I have a confession to make: I'm addicted to getting things done. I get sweet satisfaction when I cross a "to-do" off my list. I love closing loops on projects. I have been one to use the hyper-masculine idiom of Silicon Valley: "ship it now."
Once, I remember doing a little experiment with my coach. He asked me to prioritize my soul's work, like writing poems, playing music, going out into the woods, etc. before my "work work." I challenged him that if I actually did that, I would never get anything done. But he pushed back: "Try it."
I was surprised. It was really hard! I woke up every morning, wanting to jump out of bed, eat a quick breakfast, and cross off the endless to-do's from my list. I was so eager to make progress on my business and save my soulful creative work for "later in the day" (which means never going to happen!). The idea that I wasn’t going to get to my endless list of to-do’s right away, but complete my morning ritual, and then, maybe write a poem or go for a walk first, felt impossible if not totally absurd. It was like putting the brakes on this enormous amount of adrenaline.
But the experiment worked. When I prioritized my soul's work, I was more productive and focused for my business. And on a deeper level, when I prioritized my creative spirit, I was a better coach and mentor for other women. I also noticed time became a matter of perception, rather than reality. Time, after all, is in the mind.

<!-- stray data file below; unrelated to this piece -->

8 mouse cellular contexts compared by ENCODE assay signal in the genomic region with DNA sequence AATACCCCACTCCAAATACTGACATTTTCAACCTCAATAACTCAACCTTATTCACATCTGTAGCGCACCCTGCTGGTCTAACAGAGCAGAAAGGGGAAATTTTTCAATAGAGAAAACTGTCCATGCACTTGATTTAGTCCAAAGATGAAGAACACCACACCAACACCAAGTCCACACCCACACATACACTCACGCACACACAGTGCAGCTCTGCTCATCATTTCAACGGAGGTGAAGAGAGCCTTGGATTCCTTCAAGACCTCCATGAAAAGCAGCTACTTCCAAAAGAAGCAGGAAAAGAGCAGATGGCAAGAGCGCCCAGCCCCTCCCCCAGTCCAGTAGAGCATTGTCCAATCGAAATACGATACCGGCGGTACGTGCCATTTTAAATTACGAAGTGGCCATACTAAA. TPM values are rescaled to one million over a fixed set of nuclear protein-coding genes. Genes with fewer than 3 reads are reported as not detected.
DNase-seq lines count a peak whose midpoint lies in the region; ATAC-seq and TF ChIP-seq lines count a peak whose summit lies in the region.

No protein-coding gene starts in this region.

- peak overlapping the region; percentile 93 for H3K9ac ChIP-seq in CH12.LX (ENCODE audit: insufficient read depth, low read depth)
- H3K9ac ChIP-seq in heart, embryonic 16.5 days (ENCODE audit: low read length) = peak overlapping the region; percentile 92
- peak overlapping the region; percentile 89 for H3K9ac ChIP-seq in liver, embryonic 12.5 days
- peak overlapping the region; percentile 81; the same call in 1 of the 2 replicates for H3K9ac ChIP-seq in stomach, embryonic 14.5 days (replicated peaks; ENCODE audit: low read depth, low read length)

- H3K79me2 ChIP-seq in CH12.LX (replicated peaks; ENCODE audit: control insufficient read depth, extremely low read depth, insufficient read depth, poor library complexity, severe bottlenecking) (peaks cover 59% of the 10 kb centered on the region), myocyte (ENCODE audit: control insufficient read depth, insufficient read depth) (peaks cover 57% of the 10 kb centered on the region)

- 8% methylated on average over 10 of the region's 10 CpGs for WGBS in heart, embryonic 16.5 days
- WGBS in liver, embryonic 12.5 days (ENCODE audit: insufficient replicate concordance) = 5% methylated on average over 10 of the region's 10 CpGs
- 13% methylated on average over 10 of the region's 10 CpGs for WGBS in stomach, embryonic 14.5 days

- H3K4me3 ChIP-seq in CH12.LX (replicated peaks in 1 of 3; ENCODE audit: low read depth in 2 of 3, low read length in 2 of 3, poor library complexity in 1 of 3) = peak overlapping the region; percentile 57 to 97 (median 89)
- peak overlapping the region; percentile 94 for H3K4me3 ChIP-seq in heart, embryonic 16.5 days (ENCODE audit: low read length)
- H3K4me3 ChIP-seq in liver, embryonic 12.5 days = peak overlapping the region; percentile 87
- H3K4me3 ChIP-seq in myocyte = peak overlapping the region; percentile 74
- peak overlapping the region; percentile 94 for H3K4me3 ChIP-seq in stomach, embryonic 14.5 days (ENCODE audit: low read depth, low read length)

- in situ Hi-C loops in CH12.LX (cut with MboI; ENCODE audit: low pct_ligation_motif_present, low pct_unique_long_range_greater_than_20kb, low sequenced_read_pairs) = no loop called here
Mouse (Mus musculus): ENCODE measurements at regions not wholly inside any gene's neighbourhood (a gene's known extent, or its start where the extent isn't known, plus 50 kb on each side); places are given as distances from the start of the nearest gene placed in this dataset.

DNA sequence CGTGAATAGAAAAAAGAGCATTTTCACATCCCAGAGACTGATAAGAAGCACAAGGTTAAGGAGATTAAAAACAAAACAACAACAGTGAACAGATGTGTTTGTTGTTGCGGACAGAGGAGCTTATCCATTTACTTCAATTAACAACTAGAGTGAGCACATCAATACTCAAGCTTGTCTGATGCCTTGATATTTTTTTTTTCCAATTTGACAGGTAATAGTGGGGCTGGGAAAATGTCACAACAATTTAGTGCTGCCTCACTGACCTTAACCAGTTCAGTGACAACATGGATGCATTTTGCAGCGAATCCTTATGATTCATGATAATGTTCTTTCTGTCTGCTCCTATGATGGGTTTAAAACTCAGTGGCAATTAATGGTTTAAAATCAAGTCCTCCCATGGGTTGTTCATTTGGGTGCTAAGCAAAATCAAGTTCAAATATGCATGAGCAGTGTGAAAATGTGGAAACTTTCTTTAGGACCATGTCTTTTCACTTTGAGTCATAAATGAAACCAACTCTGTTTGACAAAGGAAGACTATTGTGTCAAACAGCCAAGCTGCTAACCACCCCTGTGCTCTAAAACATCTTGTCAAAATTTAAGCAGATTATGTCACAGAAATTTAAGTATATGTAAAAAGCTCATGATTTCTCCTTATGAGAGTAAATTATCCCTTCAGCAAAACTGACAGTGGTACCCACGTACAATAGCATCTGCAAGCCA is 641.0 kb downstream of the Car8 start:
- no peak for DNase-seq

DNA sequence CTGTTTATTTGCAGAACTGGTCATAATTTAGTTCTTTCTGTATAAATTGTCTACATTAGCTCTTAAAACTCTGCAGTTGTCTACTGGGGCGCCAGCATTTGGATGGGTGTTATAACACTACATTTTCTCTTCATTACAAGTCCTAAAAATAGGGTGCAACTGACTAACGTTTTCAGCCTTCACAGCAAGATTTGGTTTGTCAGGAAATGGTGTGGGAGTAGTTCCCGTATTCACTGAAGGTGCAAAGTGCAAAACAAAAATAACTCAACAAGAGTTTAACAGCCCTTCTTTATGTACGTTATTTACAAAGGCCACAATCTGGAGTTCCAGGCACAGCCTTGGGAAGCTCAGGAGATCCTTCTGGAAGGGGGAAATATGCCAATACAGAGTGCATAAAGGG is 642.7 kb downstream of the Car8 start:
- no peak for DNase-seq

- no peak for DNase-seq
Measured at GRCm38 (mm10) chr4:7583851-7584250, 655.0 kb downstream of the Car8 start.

But I want to be real with you all: I still struggle with my insane desire to achieve. This achievement energy can sometimes manifest as frazzled, non-stop, focused, adrenaline-pumped kind of action. Slowing down to lean my ear against my own soul has always helped me, yet I have such massive resistance to it. I think it's because deep down, I have internalized this weird idea that doing is better than being. Can you relate?
I think for us save-the-world types, we'll truly need to connect with our soul more often, and lead from there. As I continue to work on understanding what makes a truly beautiful life, I want to support women in sharing their gifts from a soulful place, not a place that is striving to prove or fulfill social expectations. The confidence to share our gifts comes from knowing, owning, and expressing who we are, the ugly and beautiful.
Anyway, in case you thought I had it all figured out, I'm here to tell you that I don't. Seriously. I'm still kind of addicted to doing, but getting better at catching myself when I am twirling in a fury of it. And thank Heavens for wonderful soul sisters, nature, and my rituals to remind me to ground and connect back to the heart.
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